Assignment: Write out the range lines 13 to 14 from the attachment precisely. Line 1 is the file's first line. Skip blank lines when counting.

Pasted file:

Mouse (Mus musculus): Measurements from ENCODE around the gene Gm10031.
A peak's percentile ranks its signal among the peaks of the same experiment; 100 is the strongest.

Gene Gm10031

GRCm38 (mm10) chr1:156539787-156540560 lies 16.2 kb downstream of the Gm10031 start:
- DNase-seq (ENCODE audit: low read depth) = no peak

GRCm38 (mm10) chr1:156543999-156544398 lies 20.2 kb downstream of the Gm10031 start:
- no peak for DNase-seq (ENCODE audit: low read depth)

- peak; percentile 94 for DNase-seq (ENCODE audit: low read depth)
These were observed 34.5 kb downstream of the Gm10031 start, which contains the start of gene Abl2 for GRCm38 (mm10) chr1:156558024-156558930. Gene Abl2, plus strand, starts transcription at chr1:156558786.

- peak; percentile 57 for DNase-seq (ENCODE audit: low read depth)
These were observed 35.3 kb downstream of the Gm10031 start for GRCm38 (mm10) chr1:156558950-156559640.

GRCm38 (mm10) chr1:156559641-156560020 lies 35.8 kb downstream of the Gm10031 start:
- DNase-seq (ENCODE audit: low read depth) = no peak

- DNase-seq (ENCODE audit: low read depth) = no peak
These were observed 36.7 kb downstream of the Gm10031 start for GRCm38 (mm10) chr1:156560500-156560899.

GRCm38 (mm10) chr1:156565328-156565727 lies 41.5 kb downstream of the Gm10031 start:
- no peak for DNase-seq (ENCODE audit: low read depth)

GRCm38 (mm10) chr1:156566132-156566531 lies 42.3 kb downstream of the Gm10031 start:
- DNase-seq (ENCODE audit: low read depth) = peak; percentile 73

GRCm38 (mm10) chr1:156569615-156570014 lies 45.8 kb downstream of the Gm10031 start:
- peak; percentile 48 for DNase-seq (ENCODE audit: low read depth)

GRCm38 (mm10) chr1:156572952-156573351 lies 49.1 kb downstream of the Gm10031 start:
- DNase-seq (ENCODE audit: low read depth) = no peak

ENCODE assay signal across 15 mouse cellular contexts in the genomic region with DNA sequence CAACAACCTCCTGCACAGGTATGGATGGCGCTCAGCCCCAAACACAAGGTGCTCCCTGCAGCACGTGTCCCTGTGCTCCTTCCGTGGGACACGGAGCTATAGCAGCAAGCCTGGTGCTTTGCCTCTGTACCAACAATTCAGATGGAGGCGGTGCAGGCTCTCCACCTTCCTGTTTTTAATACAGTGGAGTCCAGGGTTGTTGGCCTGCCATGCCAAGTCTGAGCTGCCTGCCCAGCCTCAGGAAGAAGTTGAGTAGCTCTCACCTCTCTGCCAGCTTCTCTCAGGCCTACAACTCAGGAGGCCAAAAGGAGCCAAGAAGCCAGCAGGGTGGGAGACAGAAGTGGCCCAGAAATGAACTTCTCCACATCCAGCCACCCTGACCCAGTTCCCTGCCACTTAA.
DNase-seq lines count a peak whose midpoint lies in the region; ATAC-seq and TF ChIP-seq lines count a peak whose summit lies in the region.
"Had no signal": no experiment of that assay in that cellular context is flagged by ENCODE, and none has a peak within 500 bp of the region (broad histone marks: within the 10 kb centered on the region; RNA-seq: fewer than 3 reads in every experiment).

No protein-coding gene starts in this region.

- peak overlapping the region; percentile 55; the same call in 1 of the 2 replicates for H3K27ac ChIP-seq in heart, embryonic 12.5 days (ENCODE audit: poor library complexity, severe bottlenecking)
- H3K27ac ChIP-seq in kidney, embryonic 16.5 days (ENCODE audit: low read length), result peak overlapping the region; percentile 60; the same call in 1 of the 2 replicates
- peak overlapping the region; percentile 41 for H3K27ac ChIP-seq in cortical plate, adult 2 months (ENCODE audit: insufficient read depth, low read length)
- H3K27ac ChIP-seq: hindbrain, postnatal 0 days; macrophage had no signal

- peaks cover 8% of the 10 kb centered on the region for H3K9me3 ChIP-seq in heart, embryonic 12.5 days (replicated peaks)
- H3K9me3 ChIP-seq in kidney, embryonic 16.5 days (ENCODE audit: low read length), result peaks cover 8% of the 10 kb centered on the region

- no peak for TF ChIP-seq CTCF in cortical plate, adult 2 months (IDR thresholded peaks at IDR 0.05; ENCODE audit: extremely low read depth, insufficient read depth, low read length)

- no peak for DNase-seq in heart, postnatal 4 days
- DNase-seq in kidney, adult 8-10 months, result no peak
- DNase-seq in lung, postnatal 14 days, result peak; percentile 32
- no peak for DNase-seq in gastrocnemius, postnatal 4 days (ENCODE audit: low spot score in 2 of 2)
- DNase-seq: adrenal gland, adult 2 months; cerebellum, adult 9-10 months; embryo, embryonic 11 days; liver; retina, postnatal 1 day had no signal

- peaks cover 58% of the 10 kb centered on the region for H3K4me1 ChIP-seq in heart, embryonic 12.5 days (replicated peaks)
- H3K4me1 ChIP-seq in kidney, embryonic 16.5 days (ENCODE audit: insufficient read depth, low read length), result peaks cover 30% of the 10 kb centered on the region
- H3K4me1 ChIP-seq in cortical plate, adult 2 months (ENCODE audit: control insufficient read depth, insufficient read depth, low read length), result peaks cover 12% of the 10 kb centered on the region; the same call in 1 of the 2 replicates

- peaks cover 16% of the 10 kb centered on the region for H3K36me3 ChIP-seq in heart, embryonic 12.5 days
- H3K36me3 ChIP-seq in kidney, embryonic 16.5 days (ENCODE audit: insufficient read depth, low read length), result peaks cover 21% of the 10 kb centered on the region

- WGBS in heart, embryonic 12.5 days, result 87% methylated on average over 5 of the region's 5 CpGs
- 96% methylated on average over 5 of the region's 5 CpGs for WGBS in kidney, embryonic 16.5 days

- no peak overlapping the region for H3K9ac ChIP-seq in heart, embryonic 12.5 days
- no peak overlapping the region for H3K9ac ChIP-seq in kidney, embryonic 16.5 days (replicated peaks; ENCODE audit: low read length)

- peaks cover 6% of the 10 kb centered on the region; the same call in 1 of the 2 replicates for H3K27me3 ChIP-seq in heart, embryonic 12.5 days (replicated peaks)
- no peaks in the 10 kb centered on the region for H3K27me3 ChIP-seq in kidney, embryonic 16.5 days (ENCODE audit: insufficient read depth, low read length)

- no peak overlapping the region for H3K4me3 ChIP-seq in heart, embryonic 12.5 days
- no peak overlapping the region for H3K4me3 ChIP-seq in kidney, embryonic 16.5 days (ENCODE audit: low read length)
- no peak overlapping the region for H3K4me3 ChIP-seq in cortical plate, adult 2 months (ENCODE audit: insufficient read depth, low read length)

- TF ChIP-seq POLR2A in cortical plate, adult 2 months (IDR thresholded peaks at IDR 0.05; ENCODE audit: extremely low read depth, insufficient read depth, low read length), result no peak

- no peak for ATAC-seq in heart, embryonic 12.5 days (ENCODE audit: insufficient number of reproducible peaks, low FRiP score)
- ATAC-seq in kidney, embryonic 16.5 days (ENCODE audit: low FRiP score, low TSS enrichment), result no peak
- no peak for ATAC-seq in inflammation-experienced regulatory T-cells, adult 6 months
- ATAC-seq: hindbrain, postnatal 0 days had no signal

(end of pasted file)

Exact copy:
- DNase-seq (ENCODE audit: low read depth) = no peak

- DNase-seq (ENCODE audit: low read depth) = no peak